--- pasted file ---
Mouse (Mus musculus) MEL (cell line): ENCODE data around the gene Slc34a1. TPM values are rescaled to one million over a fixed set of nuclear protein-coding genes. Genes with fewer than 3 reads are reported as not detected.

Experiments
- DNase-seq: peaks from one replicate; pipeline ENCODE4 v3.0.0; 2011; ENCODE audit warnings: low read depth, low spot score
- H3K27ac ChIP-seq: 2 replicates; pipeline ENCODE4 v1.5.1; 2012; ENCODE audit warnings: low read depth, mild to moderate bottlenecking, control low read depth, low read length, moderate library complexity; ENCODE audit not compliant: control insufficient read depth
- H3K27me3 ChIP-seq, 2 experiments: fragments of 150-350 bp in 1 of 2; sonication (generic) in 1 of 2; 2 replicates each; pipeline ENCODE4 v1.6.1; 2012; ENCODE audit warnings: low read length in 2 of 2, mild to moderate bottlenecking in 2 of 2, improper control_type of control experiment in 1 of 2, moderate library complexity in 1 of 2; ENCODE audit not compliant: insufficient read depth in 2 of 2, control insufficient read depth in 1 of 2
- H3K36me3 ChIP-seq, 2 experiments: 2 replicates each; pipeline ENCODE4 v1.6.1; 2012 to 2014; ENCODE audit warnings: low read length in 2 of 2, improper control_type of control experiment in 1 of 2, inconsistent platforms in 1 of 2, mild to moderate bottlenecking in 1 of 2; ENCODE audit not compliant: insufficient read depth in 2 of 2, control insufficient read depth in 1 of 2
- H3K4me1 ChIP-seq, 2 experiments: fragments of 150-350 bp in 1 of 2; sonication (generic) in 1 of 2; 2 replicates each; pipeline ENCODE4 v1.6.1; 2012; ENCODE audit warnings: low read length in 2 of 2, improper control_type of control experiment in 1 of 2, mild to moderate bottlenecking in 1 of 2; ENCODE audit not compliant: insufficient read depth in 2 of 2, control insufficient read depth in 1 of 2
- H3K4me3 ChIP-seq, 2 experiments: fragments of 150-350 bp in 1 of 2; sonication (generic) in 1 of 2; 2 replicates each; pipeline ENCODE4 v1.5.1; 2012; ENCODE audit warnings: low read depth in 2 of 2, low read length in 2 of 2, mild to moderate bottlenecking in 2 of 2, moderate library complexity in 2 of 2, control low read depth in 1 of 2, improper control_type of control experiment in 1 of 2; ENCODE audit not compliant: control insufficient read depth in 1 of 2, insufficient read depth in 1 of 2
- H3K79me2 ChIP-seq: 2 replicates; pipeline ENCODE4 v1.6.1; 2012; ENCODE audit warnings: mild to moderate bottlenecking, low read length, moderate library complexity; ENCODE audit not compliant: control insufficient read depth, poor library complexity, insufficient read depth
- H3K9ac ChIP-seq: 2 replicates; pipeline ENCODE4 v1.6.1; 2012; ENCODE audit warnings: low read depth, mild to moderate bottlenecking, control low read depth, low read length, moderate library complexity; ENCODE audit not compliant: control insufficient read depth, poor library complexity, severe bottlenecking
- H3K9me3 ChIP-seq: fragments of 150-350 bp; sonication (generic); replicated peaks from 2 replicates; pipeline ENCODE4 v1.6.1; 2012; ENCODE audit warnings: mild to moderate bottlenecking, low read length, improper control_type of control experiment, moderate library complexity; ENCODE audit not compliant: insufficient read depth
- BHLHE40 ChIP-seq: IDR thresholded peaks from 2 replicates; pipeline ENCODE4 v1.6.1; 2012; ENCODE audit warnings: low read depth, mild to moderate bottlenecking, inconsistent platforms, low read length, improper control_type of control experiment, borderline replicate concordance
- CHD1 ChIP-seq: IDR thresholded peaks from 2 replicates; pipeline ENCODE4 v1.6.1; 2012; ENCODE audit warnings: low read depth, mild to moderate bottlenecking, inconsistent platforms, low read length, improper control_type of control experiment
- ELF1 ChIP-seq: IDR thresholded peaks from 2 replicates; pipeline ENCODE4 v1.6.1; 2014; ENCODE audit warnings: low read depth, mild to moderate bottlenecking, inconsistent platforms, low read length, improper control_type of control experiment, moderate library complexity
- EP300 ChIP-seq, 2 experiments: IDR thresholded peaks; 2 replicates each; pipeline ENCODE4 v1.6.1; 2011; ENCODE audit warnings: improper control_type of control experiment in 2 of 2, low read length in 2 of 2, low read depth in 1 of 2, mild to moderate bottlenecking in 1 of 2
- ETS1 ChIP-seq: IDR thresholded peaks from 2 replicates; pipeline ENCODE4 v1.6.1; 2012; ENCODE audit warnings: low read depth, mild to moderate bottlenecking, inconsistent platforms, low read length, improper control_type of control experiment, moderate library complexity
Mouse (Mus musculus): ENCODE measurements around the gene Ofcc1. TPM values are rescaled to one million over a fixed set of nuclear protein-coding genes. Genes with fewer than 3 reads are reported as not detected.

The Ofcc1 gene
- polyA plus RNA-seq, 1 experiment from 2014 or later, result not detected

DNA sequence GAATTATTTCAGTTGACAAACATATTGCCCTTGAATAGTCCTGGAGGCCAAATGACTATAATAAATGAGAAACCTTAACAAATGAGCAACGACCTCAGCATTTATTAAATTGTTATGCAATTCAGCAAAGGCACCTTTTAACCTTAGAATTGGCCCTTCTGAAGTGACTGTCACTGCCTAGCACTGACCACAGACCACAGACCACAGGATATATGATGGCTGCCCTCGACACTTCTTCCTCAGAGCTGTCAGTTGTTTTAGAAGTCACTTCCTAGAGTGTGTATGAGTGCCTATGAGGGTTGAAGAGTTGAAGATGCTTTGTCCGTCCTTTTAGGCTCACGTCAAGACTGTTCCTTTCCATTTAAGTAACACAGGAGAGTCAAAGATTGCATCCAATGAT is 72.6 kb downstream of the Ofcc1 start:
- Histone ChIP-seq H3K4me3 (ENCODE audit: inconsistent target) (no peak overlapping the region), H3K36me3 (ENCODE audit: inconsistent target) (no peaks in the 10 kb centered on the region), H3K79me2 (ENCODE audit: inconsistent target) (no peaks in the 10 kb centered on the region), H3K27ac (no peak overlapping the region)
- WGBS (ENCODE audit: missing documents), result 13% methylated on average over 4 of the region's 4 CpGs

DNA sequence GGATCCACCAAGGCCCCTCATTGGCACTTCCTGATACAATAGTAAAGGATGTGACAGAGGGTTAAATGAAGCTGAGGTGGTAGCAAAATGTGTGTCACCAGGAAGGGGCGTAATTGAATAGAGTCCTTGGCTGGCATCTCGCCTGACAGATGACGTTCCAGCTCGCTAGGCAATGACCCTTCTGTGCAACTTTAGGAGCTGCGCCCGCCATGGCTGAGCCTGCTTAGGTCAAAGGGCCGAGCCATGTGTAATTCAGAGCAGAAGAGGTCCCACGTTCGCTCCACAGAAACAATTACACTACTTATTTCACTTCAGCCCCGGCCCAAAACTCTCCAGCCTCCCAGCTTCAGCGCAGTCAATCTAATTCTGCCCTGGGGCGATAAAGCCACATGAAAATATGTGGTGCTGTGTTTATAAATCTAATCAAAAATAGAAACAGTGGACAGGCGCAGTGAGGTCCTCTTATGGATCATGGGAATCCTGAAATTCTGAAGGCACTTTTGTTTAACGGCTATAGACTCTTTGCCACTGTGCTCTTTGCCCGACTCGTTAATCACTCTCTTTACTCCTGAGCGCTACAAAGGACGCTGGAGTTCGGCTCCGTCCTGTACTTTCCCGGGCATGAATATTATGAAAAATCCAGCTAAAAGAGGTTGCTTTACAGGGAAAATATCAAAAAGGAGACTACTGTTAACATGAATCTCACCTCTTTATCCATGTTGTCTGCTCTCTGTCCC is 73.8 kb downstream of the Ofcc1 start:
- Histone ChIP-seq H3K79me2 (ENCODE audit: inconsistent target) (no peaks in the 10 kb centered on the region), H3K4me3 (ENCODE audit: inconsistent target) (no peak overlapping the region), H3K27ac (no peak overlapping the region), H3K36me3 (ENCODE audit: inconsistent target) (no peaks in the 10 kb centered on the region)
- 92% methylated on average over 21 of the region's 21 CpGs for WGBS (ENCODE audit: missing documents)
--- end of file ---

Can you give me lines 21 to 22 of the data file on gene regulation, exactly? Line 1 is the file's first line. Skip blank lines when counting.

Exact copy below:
- Histone ChIP-seq H3K4me3 (ENCODE audit: inconsistent target) (no peak overlapping the region), H3K36me3 (ENCODE audit: inconsistent target) (no peaks in the 10 kb centered on the region), H3K79me2 (ENCODE audit: inconsistent target) (no peaks in the 10 kb centered on the region), H3K27ac (no peak overlapping the region)
- WGBS (ENCODE audit: missing documents), result 13% methylated on average over 4 of the region's 4 CpGs